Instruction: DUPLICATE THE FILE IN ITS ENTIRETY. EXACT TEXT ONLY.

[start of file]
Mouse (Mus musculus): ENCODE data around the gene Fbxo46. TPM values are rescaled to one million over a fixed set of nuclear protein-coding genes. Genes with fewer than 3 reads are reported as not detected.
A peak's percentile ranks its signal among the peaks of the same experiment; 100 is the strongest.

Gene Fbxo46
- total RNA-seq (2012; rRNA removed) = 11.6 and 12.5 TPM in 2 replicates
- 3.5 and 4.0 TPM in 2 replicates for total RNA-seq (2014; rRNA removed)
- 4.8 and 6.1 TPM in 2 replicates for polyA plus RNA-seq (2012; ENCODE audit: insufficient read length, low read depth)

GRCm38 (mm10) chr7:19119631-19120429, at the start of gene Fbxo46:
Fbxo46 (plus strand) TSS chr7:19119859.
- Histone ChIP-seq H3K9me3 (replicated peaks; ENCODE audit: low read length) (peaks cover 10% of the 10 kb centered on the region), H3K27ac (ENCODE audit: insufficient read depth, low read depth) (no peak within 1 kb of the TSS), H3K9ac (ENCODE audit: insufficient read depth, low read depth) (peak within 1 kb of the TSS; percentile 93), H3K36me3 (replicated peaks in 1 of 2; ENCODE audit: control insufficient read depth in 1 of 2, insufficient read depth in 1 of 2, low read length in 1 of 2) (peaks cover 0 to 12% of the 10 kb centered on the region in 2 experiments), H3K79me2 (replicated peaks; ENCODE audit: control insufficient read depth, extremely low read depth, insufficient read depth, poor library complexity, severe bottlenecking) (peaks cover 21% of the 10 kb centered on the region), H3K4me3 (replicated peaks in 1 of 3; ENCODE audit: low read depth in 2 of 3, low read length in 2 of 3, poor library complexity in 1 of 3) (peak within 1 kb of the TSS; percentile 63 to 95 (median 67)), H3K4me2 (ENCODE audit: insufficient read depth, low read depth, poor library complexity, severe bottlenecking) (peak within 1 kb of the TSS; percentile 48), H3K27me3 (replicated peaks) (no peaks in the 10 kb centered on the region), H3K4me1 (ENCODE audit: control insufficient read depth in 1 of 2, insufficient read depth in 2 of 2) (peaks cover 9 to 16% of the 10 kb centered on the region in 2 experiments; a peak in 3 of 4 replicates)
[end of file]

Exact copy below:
Mouse (Mus musculus): ENCODE data around the gene Fbxo46. TPM values are rescaled to one million over a fixed set of nuclear protein-coding genes. Genes with fewer than 3 reads are reported as not detected.
A peak's percentile ranks its signal among the peaks of the same experiment; 100 is the strongest.

Gene Fbxo46
- total RNA-seq (2012; rRNA removed) = 11.6 and 12.5 TPM in 2 replicates
- 3.5 and 4.0 TPM in 2 replicates for total RNA-seq (2014; rRNA removed)
- 4.8 and 6.1 TPM in 2 replicates for polyA plus RNA-seq (2012; ENCODE audit: insufficient read length, low read depth)

GRCm38 (mm10) chr7:19119631-19120429, at the start of gene Fbxo46:
Fbxo46 (plus strand) TSS chr7:19119859.
- Histone ChIP-seq H3K9me3 (replicated peaks; ENCODE audit: low read length) (peaks cover 10% of the 10 kb centered on the region), H3K27ac (ENCODE audit: insufficient read depth, low read depth) (no peak within 1 kb of the TSS), H3K9ac (ENCODE audit: insufficient read depth, low read depth) (peak within 1 kb of the TSS; percentile 93), H3K36me3 (replicated peaks in 1 of 2; ENCODE audit: control insufficient read depth in 1 of 2, insufficient read depth in 1 of 2, low read length in 1 of 2) (peaks cover 0 to 12% of the 10 kb centered on the region in 2 experiments), H3K79me2 (replicated peaks; ENCODE audit: control insufficient read depth, extremely low read depth, insufficient read depth, poor library complexity, severe bottlenecking) (peaks cover 21% of the 10 kb centered on the region), H3K4me3 (replicated peaks in 1 of 3; ENCODE audit: low read depth in 2 of 3, low read length in 2 of 3, poor library complexity in 1 of 3) (peak within 1 kb of the TSS; percentile 63 to 95 (median 67)), H3K4me2 (ENCODE audit: insufficient read depth, low read depth, poor library complexity, severe bottlenecking) (peak within 1 kb of the TSS; percentile 48), H3K27me3 (replicated peaks) (no peaks in the 10 kb centered on the region), H3K4me1 (ENCODE audit: control insufficient read depth in 1 of 2, insufficient read depth in 2 of 2) (peaks cover 9 to 16% of the 10 kb centered on the region in 2 experiments; a peak in 3 of 4 replicates)